Successes and challenges of infill development examined
June 20, 2008
Steamboat Springs — There are only two problems people have with development: density and sprawl, Glenwood Springs Mayor Pro-Tem David Merritt said Thursday.
And until developers and governments can learn to rectify such conflicting opinions and concerns, projects small and large will have a tough time proceeding without controversy, he added.
Elected officials and town employees gathered in Steamboat Springs on Thursday for the second day of the Colorado Municipal League’s annual conference. Many participated in a workshop about successful cases of infill development and redevelopment across the state. Discussions focused on the roles that government support and citizen approval play in large-scale redevelopment, such as the Belmar project in Lakewood.
At Belmar, the “dying” Villa Italia mall has been replaced with a 22-block mixed-use development, with nearly 1 million square feet of retail and office space and more than 750 residential units completed throughout the past decade, said Tom Gougeon, chief development officer with project developer Continuum Partners.
A mixed-use plan was key to limiting negative impacts on the surrounding parts of Lakewood, Gougeon said. The project has tripled density on the Belmar site, without the need to add a single new traffic light to the area, he said.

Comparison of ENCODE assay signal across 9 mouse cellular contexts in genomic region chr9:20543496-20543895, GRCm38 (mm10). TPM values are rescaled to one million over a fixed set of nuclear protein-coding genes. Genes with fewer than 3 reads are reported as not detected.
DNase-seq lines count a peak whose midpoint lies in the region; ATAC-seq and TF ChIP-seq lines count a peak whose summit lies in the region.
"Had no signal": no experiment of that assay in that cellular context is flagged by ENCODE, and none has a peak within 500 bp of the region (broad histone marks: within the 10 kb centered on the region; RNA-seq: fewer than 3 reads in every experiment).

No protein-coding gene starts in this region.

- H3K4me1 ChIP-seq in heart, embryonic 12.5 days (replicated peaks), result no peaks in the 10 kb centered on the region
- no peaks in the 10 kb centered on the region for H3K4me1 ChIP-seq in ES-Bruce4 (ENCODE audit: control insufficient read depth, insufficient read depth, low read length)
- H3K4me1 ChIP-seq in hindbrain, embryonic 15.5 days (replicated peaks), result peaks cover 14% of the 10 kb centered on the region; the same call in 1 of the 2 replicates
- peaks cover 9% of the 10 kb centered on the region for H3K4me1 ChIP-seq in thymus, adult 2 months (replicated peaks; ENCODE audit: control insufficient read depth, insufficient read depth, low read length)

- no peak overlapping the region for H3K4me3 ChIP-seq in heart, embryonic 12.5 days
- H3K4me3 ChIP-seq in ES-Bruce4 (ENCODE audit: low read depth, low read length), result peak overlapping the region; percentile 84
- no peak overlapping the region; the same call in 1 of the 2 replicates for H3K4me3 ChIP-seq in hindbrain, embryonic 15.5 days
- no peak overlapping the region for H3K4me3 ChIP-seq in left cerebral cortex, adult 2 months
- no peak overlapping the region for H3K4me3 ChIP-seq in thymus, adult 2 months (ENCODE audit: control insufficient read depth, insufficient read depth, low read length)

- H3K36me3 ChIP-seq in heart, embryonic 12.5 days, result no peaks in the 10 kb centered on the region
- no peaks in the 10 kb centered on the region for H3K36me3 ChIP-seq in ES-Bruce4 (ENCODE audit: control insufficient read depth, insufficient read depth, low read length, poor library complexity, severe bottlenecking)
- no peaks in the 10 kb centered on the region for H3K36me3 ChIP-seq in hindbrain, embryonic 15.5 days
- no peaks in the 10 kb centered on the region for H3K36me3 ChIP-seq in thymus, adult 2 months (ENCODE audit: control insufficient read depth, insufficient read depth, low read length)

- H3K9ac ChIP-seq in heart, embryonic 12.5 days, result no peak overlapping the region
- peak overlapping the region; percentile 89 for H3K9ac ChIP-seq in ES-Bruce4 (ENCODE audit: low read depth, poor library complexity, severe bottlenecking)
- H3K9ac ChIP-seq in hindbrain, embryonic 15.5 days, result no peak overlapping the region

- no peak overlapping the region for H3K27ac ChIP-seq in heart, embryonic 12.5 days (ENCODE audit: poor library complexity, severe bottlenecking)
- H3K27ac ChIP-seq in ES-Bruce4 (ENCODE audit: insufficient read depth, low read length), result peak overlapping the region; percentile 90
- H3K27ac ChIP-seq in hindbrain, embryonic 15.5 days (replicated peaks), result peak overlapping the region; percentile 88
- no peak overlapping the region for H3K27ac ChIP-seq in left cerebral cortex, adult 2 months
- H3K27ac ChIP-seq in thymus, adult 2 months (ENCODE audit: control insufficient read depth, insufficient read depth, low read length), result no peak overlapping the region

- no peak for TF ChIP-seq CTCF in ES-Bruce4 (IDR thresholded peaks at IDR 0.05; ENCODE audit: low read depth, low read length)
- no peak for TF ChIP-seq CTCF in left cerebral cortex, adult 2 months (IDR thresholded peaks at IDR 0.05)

Infrastructure improvements at the site were paid for up front by the developer, to be paid back over time with property, sales and other taxes generated at Belmar, Lakewood Mayor Bob Murphy said.
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“It is a model that creates no debt for your citizens,” Murphy said. “It’s a very safe solution for taxpayers, but it’s complicated to explain and is subject to the dreaded two-word phrase ‘developer subsidies.’ “
From the beginning, a citizen advisory group has weighed in on the Belmar project, and the original principles people wanted the infill development to stick to have remained central, Murphy said.
“It takes time, it takes ingenuity, and it takes a lot of community buy-in,” he said.
Although the Belmar development is widely considered a success, it still faces many future obstacles, including the high cost of operations and maintenance for its metro district, and the pressures of keeping the retail side of the development successful. The plug also has been pulled temporarily on groundbreaking for future residential development at Belmar since the housing market has “dried up,” Gougeon said.
Pollutants or site contamination also can complicate redevelopment.
So-called brownfields can be anything from former industrial sites and landfills, to ex-gas stations, buildings formerly occupied by dry cleaners and meth labs, Colorado Brownfields Foundation Executive Director Jesse Silverstein said.
In Steamboat Springs, brownfield revitalization has been seen in projects such as The Victoria, where a former gas station site soon will be home to a mixed-use development at 10th Street and Lincoln Avenue.
Even with the extra costs that cleaning up contaminants may require, municipalities often have something to gain philosophically, using infill development to reduce sprawl, and fiscally, by limiting infrastructure and service expansion, Silverstein said.
In Clear Creek County, where the only flat parcels of land that remain undeveloped are former mining sites, a great deal of brownfield mitigation is going on, he said.